frontational approach, and neither the diplomatic or academic communities should spare effort in trying to devise common direction for Sino- American security cooperation in the late 1990s.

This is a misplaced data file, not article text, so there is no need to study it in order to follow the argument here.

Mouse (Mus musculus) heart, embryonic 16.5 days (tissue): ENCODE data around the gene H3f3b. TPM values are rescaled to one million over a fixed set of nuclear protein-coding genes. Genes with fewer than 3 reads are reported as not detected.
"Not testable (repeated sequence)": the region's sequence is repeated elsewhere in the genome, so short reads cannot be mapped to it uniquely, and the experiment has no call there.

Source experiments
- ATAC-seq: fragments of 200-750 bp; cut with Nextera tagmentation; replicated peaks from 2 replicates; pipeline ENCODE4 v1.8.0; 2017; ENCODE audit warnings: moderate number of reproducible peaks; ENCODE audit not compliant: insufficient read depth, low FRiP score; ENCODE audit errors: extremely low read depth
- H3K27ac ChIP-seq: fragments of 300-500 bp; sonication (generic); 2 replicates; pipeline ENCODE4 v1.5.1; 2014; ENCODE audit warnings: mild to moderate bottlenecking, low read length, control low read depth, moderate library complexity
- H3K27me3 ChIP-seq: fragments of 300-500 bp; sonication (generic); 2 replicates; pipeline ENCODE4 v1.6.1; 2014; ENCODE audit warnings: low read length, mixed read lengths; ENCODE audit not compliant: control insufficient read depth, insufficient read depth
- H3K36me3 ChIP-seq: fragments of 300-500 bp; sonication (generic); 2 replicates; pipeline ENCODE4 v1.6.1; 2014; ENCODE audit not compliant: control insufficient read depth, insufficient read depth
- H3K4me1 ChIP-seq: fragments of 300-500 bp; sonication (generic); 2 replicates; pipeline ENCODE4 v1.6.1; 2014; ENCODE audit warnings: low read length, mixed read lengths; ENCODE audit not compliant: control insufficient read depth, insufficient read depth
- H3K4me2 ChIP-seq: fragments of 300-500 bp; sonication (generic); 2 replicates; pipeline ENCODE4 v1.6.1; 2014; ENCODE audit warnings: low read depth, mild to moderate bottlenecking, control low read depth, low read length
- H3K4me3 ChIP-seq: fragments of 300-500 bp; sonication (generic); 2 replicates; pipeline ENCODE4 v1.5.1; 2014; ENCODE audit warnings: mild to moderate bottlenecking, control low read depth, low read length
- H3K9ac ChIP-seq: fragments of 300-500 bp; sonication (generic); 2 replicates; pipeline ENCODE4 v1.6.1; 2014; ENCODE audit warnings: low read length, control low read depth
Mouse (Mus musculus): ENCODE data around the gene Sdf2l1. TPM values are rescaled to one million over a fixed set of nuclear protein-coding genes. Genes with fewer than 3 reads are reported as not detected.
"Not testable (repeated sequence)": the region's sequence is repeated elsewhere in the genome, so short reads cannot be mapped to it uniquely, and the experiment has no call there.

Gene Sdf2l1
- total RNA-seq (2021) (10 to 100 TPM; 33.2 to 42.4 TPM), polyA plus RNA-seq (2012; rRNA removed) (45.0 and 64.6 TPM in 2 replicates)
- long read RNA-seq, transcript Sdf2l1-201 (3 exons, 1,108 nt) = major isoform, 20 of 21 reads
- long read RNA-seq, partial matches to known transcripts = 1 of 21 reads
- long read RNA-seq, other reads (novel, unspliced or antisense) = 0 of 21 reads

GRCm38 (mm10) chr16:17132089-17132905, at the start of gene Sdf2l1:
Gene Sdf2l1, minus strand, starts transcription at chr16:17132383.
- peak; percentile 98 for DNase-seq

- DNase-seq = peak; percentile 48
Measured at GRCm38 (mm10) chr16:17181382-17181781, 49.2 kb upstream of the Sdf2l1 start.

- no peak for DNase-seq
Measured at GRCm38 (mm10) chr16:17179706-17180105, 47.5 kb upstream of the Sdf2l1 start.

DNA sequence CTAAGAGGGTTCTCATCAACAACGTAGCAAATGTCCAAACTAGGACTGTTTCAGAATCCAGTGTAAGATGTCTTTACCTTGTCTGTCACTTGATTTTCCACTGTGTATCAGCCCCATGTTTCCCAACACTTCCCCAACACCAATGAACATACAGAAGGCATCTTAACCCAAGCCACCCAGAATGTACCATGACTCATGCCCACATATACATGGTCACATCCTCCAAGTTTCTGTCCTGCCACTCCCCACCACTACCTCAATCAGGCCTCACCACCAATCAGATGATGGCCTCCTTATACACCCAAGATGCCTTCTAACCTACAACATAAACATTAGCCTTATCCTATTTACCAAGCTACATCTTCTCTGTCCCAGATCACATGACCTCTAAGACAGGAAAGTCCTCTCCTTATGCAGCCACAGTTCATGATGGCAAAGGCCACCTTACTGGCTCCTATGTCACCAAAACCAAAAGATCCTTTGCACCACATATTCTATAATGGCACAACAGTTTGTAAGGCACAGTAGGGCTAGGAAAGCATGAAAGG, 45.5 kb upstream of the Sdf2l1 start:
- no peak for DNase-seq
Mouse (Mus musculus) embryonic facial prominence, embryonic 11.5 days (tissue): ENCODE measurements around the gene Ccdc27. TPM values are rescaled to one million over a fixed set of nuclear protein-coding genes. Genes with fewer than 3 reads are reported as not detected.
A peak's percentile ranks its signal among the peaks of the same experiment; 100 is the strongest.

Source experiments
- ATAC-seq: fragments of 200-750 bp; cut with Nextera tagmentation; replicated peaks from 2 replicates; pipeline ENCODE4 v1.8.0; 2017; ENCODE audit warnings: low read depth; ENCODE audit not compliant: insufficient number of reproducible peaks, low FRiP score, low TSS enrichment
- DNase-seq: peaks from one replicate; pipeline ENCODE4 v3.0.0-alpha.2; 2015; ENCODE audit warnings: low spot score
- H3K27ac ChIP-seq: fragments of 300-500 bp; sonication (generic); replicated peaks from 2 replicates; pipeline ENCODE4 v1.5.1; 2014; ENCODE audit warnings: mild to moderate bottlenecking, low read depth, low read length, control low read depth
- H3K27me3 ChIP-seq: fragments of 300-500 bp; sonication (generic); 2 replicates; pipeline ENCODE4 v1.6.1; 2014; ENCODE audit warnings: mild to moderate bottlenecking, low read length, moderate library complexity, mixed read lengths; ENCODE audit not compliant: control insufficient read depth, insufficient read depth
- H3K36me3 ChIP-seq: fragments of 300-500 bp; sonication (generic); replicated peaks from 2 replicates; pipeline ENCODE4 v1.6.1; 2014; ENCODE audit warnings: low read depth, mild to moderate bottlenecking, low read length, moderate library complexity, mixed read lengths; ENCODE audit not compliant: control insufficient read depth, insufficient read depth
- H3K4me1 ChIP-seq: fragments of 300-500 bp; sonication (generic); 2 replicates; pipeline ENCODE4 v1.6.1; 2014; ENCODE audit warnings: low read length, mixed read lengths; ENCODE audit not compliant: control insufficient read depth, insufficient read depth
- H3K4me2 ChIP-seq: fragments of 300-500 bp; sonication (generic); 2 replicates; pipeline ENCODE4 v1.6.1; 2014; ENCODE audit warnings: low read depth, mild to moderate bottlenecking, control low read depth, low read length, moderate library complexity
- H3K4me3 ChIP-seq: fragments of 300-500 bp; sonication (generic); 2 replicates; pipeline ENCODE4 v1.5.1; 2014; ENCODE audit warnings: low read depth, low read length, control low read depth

In the final analysis, the most promising future for the coming period in East Asia is that of a combination of a loose balance of power embodying areas of political and economic cooperation among the states concerned, with the U.S.-Japan alliance as the stabilizing core of the region. It could sustain the movement toward ever more open markets in a way that will forestall the formation of an exclusivist East Asian yen- dominated trading bloc and will advance a Pacific Basin-wide economic and political community. The question which will then remain is whether the U.S.-led coalition of East Asian states and Japan--if realized--with its policy of appeasement which is reflected in Clinton's policy shift vis- a-vis China will find itself on the road toward a new "Munich"--a peace settlement which then would lead, not toward a lasting "peace in our time," but toward a hegemonic war. I assume that the Clinton initiative constitutes a real policy alternative to start building a "regional concert" among China, the United States, Japan and other states in East Asia. 27